Does this make reality dualistic?
Does the existence of a transcendental world in addition to the sense-perceptible world mean reality is dualistic? Not at all. Mathematics is expressed in the world and it also exists in the realm of pure concepts. This is true of other concepts. We experience the full reality from two sides, an observable part in the world and a conceptual part that arises in our mind.

"It is due, as we have seen, to our organization that the full totality of reality, including our own selves as subjects, appears at first as a duality. Knowledge transcends this duality by fusing the two elements of reality, the percept and the concept, into the complete thing." POF 7.0

The concept is the unifying rule or principle that unites the separate parts we perceive in the world. 

“All attempts to discover any other principle of unity in the world than this internally coherent ideal content, which we gain for ourselves by the conceptual analysis of our percepts, are bound to fail. Neither a personal God, nor force, nor matter, nor the blind will (of Schopenhauer and Hartmann), can be accepted by us as the universal principle of unity in the world.” POF 5.9

To remain true to the principles of Humanism such as scientific inquiry requires the acceptance of a transcendental realm.

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Is America A Christian Nation?

"The human individual is the fountain of all morality and the center of all life. State and society exist only because they have necessarily grown out of the life of individuals." POF 9.12

A Public Policy Polling (PPP) national survey conducted between February 20th and February 22nd of Republican voters, found that an astonishing 57 percent of Republicans want to establish Christianity as the official national religion. Only 30 percent oppose making Christianity the national religion.

We really need to stop this ridiculous argument about becoming a Christian nation. If there should be any doubt, let us listen to the founding fathers themselves.This from John Adams:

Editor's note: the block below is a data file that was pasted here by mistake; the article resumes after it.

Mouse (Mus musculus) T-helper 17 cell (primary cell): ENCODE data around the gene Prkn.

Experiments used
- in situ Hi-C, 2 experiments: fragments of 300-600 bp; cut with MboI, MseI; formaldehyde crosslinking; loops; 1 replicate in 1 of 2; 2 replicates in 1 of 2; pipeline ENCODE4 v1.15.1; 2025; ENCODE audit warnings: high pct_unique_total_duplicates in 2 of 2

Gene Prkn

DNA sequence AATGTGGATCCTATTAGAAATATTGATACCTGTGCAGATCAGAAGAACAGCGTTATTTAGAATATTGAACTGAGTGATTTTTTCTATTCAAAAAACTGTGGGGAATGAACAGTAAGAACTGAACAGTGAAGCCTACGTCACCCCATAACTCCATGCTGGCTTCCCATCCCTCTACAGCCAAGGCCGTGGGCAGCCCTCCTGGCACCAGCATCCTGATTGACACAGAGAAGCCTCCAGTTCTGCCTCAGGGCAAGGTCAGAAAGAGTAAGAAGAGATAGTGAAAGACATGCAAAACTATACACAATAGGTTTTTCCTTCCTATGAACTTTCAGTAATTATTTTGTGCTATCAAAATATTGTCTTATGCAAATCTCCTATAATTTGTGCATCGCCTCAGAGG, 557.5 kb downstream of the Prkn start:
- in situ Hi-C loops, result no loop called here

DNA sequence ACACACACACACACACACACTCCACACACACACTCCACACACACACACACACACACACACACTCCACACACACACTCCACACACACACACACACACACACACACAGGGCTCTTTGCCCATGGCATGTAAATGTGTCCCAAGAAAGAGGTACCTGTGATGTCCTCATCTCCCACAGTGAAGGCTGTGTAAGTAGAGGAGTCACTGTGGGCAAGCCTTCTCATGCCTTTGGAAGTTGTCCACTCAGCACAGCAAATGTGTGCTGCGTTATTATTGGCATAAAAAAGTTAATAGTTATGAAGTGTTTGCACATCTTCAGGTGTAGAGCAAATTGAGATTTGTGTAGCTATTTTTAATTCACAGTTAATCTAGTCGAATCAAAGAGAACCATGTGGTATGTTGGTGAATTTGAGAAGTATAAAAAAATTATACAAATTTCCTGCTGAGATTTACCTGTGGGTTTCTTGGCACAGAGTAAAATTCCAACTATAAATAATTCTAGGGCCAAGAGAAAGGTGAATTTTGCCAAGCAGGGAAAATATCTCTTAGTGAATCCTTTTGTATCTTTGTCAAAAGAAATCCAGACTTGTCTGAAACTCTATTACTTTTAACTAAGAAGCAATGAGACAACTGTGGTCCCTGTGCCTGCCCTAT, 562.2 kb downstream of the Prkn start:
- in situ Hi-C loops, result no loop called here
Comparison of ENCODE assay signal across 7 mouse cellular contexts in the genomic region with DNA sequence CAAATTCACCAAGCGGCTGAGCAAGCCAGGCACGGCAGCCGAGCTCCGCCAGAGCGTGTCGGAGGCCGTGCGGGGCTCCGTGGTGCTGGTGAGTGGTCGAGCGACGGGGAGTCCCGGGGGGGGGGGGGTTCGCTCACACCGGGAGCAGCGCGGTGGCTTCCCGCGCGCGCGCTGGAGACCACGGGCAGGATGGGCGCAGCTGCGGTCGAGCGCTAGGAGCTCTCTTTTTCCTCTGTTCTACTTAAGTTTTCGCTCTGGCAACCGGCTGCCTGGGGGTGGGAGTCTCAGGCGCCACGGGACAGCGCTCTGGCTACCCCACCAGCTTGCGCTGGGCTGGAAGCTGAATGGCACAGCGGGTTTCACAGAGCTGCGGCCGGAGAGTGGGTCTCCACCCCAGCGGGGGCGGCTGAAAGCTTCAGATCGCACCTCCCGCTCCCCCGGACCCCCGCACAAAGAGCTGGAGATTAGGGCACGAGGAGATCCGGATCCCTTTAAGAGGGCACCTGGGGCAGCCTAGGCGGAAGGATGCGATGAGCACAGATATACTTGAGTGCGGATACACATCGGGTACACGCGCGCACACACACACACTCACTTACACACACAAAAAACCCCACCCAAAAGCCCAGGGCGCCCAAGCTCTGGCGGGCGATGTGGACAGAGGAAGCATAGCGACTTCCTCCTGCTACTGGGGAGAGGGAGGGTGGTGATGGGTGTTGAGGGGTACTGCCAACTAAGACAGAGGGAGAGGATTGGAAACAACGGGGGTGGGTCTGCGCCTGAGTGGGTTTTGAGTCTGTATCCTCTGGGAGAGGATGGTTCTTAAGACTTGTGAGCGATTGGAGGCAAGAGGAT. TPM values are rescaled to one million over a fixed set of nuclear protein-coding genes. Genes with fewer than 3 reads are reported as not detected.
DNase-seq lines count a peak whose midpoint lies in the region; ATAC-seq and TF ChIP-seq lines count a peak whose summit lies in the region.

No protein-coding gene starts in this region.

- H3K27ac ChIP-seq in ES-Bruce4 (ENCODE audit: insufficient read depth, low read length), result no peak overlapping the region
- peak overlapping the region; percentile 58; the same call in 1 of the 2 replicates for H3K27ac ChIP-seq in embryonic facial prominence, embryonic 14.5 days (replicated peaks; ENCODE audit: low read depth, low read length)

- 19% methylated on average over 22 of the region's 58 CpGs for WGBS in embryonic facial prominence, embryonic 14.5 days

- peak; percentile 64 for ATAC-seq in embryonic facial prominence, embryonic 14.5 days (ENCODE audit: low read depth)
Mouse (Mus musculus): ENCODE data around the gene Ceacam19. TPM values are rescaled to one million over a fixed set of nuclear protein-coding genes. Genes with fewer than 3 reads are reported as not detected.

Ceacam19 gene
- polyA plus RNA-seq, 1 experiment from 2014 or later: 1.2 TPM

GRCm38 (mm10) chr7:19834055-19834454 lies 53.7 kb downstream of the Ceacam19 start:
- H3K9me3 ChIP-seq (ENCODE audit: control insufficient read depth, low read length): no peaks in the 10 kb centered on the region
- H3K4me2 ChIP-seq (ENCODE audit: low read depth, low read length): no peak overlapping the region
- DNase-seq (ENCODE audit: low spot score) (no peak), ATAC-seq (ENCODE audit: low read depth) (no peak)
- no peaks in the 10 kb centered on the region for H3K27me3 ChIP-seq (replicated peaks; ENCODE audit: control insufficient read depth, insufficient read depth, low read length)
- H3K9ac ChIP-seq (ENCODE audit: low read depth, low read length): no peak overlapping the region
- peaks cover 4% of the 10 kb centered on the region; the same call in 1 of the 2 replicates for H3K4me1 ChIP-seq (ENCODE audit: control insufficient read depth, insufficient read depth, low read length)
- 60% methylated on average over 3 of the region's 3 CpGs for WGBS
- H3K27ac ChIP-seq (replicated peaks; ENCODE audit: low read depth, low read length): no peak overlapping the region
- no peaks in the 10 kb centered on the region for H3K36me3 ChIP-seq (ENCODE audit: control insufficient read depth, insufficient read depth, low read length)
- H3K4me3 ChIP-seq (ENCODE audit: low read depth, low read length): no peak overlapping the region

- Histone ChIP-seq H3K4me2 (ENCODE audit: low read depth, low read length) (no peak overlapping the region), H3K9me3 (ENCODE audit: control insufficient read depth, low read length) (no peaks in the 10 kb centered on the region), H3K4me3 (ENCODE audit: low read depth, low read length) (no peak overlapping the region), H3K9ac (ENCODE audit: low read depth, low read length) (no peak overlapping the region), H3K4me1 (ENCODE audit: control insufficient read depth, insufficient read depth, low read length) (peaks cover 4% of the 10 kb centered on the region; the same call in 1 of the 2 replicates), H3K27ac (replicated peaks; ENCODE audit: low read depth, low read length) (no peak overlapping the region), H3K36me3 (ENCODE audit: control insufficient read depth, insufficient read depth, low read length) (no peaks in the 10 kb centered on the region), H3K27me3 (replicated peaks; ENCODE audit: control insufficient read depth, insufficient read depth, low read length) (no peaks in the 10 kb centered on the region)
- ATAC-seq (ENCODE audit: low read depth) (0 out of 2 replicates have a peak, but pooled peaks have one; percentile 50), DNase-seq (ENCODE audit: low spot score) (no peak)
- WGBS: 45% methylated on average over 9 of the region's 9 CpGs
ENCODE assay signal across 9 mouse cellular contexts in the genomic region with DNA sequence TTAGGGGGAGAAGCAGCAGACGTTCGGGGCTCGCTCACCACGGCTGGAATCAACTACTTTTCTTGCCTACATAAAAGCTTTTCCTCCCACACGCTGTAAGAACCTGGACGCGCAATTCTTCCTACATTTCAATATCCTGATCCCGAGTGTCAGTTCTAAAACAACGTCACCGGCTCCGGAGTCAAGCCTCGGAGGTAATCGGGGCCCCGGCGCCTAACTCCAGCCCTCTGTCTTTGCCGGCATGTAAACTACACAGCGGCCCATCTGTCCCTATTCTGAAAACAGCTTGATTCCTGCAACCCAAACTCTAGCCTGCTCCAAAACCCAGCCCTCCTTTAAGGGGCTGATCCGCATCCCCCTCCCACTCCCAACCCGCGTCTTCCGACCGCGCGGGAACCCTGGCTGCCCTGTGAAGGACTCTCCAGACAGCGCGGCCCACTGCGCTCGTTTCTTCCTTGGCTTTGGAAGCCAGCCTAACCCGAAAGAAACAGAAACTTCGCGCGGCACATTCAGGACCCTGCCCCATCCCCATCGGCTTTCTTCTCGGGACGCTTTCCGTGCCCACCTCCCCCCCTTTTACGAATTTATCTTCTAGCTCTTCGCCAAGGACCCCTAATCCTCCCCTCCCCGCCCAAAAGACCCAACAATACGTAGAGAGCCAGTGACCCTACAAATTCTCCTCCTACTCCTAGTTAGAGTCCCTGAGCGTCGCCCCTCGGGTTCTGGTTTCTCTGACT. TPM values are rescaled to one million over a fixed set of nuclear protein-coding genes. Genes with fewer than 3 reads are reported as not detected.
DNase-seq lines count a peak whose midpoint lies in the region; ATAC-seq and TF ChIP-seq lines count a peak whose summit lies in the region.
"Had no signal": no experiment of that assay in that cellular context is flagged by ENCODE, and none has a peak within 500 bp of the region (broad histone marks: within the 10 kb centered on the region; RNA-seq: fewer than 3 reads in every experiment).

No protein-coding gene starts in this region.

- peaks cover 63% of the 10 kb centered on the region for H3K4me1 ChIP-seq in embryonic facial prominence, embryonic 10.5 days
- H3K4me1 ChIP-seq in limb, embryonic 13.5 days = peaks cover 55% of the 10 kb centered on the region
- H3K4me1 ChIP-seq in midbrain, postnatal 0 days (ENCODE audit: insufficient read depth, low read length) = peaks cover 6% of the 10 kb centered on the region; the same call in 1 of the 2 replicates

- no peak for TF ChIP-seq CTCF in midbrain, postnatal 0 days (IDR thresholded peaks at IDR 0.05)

"The government of the United States is not, in any sense, founded on the Christian religion."

This from Thomas Jefferson:

"The day will come when the mystical generation of Jesus by the Supreme Being in the womb of a virgin, will be classed with the fable of the generation of Minerva in the brain of Jupiter. ... But we may hope that the dawn of reason and freedom of thought in these United States will do away with all this artificial scaffolding...."

Anybody who ignorantly insists that we should throw out the Constitution and become a Christian nation or were founded on Christian ideals need only look at the four most important documents from our early history -- the Declaration of Independence, the Articles of Confederation, the Federalist Papers and the Constitution -- to disprove that ridiculous religious bias. All four documents unambiguously prove our secular origins.

Declaration of Independence (1776)
The most important assertion in this document is that "to secure these rights, Governments are instituted among Men, deriving their just powers from the consent of the governed."
Note that the power of government is derived not from any god but from the people. No appeal is made in this document to a god for authority of any kind. In no case are any powers given to religion in the affairs of man.

Only four times is there any reference at all to higher powers -- "Laws of Nature and of Nature's God," "Supreme Judge of the world," "their Creator," and "divine Providence" -- and in all four cases the references to a higher power appeal to the idea of inherent human dignity, never implying a role for a god in government.

Articles of Confederation (1777)
Throughout the entire document, in all 13 articles, the only reference to anything remotely relating to a god is a term used one time, "Great Governor of the World," and even then only in the context of general introduction, like "Ladies and gentlemen, members of the court...."

U.S. Constitution (1787) This one is easy, because the Constitution of the United States of America makes zero reference to a god or Christianity. The only reference to religion, found in Article VI, is a negative one: "No religious Test shall ever be required as a Qualification to any Office or public Trust under the United States." And of course we have the First Amendment, which states that "Congress shall make no law respecting an establishment of religion, or prohibiting the free exercise thereof."